Getting Fragile With Rotterdam-based Independent Artist Sophia

December 7, 2021
Written By:
Written By:
December 7, 2021

We live in a world full of issues we can’t seem to comprehend both in a general sense of external otherness, as well as the boundless seas we have yet to explore and conquer within. Worse yet, even when we understand what’s going on, we are either unwilling, or oftentimes too hopeless, to do anything about it. So when the state of the world, or our own state, drives us towards that existential dread most of us know all too well – a state that was amplified tenfold as a result of a global pandemic-, as a society and as individuals, we strive to connect. Specifically, we strive for connections that will give meaning to this whole life thing, thus alleviating said existential dread.

We strive to connect so that we won’t feel like we’re alone.

This is where music comes in. Yes, music, the famed universal language. Particularly, this is where the use of music as a tool for expression, connection, and containment during the pandemic comes into play. Why? Because despite the horrible consequences that this global sanitary crisis has brought on, it has served as the genesis for a lot of great, deeply moving creative endeavours.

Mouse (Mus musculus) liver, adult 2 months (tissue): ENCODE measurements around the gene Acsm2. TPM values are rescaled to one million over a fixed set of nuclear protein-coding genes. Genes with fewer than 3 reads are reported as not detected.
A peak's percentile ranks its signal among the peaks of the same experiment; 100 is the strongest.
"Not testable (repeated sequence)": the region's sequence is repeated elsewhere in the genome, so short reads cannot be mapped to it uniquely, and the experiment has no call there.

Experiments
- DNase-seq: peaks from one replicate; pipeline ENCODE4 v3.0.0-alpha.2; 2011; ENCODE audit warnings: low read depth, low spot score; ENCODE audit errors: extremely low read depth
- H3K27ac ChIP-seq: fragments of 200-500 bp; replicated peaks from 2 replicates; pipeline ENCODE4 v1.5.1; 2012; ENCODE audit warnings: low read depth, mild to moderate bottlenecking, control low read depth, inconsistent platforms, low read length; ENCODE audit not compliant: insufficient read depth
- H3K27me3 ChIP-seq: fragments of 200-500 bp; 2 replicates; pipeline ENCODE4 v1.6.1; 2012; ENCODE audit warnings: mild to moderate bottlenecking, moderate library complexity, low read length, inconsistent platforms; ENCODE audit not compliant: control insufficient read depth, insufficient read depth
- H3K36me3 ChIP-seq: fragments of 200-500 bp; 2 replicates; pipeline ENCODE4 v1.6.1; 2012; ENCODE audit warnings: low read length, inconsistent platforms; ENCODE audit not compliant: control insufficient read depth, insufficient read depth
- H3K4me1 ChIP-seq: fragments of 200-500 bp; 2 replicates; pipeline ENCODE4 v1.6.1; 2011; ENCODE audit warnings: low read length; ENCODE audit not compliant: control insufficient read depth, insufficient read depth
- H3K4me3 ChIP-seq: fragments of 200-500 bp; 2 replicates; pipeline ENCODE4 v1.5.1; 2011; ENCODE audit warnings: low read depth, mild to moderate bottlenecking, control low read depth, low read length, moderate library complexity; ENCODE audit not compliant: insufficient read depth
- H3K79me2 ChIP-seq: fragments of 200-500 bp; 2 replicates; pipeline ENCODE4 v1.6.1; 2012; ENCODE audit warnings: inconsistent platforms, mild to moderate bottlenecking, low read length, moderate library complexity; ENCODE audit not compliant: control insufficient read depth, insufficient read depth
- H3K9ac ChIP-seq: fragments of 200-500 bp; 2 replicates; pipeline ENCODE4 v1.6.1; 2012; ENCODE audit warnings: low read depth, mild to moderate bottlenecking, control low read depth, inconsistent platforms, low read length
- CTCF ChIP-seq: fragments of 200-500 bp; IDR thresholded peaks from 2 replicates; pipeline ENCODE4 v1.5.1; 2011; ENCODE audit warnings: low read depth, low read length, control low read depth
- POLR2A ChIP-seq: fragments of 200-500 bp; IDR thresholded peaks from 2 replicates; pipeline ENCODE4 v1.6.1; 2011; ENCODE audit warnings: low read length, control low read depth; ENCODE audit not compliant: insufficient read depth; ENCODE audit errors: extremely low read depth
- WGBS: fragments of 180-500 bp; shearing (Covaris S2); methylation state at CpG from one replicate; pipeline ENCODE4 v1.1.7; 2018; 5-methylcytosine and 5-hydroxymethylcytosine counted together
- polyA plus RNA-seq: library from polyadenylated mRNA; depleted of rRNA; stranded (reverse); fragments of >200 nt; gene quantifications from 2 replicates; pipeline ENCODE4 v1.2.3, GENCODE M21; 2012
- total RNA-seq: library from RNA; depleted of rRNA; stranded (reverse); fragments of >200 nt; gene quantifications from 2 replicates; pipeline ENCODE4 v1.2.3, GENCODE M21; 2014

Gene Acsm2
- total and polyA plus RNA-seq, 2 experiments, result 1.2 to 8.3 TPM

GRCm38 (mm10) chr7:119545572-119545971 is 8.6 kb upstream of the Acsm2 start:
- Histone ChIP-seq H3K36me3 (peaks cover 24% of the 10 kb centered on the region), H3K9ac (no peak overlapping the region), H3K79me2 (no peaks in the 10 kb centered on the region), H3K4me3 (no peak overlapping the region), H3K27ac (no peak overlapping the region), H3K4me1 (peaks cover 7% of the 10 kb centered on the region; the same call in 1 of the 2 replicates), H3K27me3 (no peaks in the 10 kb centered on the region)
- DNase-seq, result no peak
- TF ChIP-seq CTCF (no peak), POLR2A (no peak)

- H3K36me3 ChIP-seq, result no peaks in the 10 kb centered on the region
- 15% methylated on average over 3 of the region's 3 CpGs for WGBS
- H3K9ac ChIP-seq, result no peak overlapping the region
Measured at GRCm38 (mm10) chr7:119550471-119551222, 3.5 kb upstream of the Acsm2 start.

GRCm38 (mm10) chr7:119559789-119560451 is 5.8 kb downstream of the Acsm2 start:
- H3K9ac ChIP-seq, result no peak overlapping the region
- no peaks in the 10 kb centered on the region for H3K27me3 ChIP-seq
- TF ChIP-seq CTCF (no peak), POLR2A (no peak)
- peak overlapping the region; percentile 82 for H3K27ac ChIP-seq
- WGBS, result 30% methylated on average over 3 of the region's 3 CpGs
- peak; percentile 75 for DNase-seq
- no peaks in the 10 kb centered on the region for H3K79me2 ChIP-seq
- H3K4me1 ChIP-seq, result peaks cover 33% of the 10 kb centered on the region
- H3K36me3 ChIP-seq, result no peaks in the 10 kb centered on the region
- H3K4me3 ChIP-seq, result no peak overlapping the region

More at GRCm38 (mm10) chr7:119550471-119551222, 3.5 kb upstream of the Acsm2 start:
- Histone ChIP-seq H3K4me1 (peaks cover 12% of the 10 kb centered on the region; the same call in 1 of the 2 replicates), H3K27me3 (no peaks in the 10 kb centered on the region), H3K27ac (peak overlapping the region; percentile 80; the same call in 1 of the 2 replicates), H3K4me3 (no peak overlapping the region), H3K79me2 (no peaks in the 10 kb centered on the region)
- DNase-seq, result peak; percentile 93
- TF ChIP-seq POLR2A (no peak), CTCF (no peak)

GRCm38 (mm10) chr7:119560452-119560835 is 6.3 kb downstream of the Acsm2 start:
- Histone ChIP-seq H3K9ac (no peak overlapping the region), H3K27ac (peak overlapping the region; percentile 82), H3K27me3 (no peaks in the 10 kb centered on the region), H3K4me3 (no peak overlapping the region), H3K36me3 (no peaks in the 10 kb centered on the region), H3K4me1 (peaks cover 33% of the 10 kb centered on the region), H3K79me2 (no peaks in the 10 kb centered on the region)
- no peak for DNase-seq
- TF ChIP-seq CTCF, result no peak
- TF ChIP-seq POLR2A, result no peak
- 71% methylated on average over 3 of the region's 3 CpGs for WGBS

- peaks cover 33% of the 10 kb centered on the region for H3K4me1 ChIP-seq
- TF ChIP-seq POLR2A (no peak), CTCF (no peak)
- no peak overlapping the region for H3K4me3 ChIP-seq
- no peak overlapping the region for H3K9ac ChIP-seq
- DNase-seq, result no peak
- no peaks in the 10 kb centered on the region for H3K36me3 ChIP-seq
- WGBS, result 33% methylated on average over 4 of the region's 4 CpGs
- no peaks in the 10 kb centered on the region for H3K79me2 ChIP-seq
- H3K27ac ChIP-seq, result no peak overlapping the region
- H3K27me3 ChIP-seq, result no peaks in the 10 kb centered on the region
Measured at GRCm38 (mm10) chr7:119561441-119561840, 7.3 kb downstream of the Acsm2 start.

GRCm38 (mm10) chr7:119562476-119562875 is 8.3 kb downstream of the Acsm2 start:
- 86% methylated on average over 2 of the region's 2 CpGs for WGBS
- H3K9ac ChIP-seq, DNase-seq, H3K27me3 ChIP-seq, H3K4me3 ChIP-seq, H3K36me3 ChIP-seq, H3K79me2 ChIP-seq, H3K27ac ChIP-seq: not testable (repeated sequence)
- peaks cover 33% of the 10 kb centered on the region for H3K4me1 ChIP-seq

Such is the case for 23-year-old Rotterdam-based independent artist Sophia. The Rotterdam-based singer-songwriter is getting ready for the release of her upcoming debut album ‘Fragile’. Born and nurtured into fruition during the pandemic, Fragile is a project that serves as an open window to Sophia’s most inner thoughts and experiences. A cocktail of grief, loss, heartbreak, friendship, an intimate portrait of what it means to be a queer woman in today’s day and age.

Welcome to Sophia’s world. Welcome to Fragile.

Tears are running, running down my face
But I’m not running
This time I will stay.

Her voice mellow, her words ring true. Fragile is a tale of standing face to face with your fears, with your doubts, with your pain, and slowly but surely walking towards them, embracing them, rather than turning your back on them to run away like you’ve done so many times before.


With Fragile, Sophia is essentially ripping her heart wide open for all to see, for all to watch her bleed. Maybe this way those of us who feel the same will be able to have an ounce of solace, simply by knowing that there is valiant strength in vulnerability, that it is, in fact, okay, and that we are not alone. Maybe, just maybe, we would all be better off if we could drop the mask, and stop pretending we aren’t after all, fragile.